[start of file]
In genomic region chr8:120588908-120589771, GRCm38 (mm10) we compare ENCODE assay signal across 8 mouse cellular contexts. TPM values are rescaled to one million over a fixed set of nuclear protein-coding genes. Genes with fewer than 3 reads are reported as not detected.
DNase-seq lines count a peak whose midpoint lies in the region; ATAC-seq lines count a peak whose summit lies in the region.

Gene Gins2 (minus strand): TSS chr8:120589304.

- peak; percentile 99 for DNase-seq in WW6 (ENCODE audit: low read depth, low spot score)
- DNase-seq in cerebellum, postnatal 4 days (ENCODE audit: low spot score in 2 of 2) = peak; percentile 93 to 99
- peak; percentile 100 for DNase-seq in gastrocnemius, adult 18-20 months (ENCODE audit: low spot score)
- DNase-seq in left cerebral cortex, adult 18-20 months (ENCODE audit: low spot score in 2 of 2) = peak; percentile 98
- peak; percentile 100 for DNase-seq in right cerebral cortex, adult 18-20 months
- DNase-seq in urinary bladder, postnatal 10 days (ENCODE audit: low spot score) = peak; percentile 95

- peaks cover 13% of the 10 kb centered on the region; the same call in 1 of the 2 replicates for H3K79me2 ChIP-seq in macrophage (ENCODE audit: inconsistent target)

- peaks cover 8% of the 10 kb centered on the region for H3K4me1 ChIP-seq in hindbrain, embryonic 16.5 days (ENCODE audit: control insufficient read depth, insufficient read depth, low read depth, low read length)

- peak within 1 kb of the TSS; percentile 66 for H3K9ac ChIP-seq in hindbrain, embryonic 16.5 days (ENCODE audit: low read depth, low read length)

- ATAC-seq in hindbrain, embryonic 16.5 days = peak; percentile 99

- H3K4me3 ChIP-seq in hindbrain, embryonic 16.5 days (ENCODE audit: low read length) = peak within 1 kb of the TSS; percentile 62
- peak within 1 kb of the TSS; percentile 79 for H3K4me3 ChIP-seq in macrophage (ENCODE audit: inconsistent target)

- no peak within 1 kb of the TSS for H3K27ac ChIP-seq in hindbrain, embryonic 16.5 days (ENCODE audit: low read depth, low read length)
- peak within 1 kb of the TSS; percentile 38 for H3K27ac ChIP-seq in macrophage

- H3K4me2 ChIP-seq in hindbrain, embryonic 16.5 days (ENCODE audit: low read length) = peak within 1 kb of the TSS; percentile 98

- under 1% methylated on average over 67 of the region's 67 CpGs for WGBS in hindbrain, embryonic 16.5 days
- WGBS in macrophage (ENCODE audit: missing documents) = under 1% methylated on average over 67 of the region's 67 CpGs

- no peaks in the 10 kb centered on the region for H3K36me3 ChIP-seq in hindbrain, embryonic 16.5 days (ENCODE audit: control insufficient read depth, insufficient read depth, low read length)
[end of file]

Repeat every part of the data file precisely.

In genomic region chr8:120588908-120589771, GRCm38 (mm10) we compare ENCODE assay signal across 8 mouse cellular contexts. TPM values are rescaled to one million over a fixed set of nuclear protein-coding genes. Genes with fewer than 3 reads are reported as not detected.
DNase-seq lines count a peak whose midpoint lies in the region; ATAC-seq lines count a peak whose summit lies in the region.

Gene Gins2 (minus strand): TSS chr8:120589304.

- peak; percentile 99 for DNase-seq in WW6 (ENCODE audit: low read depth, low spot score)
- DNase-seq in cerebellum, postnatal 4 days (ENCODE audit: low spot score in 2 of 2) = peak; percentile 93 to 99
- peak; percentile 100 for DNase-seq in gastrocnemius, adult 18-20 months (ENCODE audit: low spot score)
- DNase-seq in left cerebral cortex, adult 18-20 months (ENCODE audit: low spot score in 2 of 2) = peak; percentile 98
- peak; percentile 100 for DNase-seq in right cerebral cortex, adult 18-20 months
- DNase-seq in urinary bladder, postnatal 10 days (ENCODE audit: low spot score) = peak; percentile 95

- peaks cover 13% of the 10 kb centered on the region; the same call in 1 of the 2 replicates for H3K79me2 ChIP-seq in macrophage (ENCODE audit: inconsistent target)

- peaks cover 8% of the 10 kb centered on the region for H3K4me1 ChIP-seq in hindbrain, embryonic 16.5 days (ENCODE audit: control insufficient read depth, insufficient read depth, low read depth, low read length)

- peak within 1 kb of the TSS; percentile 66 for H3K9ac ChIP-seq in hindbrain, embryonic 16.5 days (ENCODE audit: low read depth, low read length)

- ATAC-seq in hindbrain, embryonic 16.5 days = peak; percentile 99

- H3K4me3 ChIP-seq in hindbrain, embryonic 16.5 days (ENCODE audit: low read length) = peak within 1 kb of the TSS; percentile 62
- peak within 1 kb of the TSS; percentile 79 for H3K4me3 ChIP-seq in macrophage (ENCODE audit: inconsistent target)

- no peak within 1 kb of the TSS for H3K27ac ChIP-seq in hindbrain, embryonic 16.5 days (ENCODE audit: low read depth, low read length)
- peak within 1 kb of the TSS; percentile 38 for H3K27ac ChIP-seq in macrophage

- H3K4me2 ChIP-seq in hindbrain, embryonic 16.5 days (ENCODE audit: low read length) = peak within 1 kb of the TSS; percentile 98

- under 1% methylated on average over 67 of the region's 67 CpGs for WGBS in hindbrain, embryonic 16.5 days
- WGBS in macrophage (ENCODE audit: missing documents) = under 1% methylated on average over 67 of the region's 67 CpGs

- no peaks in the 10 kb centered on the region for H3K36me3 ChIP-seq in hindbrain, embryonic 16.5 days (ENCODE audit: control insufficient read depth, insufficient read depth, low read length)